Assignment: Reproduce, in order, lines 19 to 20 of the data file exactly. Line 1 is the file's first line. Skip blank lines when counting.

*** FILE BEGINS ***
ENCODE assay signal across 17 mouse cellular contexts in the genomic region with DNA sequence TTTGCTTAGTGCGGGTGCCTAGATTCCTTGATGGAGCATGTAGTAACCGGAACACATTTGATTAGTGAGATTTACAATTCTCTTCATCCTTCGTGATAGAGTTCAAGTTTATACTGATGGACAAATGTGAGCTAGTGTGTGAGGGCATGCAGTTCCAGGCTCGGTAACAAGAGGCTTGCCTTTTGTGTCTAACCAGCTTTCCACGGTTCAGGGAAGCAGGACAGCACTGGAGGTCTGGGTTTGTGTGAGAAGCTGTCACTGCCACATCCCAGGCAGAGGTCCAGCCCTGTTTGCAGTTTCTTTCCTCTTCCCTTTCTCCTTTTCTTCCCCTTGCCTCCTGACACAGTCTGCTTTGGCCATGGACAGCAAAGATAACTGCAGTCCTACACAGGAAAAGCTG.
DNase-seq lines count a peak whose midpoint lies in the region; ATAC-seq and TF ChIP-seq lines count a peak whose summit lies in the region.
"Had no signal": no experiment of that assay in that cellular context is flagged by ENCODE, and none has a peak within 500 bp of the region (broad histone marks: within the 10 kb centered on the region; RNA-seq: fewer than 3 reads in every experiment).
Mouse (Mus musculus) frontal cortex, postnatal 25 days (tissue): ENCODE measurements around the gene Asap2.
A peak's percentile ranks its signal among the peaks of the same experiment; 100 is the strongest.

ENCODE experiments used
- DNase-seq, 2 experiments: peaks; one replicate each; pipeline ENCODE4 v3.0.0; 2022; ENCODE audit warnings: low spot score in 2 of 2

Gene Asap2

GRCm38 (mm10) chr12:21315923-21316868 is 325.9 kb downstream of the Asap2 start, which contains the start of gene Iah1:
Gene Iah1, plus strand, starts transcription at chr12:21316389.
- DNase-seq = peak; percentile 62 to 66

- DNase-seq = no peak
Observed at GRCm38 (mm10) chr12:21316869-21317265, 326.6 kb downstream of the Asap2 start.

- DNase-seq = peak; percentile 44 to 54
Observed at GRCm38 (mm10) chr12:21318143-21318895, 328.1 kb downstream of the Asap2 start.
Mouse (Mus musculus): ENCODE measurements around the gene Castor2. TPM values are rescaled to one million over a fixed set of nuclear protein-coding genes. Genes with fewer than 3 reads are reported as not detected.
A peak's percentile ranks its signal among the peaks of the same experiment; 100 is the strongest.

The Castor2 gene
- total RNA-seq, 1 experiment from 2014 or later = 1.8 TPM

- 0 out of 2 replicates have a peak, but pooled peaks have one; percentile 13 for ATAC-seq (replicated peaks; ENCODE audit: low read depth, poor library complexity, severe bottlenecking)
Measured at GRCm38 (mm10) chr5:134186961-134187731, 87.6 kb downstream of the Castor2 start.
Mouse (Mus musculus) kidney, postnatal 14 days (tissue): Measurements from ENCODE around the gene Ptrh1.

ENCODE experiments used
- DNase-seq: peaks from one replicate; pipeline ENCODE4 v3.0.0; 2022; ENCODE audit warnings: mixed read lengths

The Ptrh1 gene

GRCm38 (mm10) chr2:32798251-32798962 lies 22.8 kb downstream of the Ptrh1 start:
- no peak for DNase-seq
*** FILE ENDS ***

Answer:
- total RNA-seq, 1 experiment from 2014 or later = 1.8 TPM

- 0 out of 2 replicates have a peak, but pooled peaks have one; percentile 13 for ATAC-seq (replicated peaks; ENCODE audit: low read depth, poor library complexity, severe bottlenecking)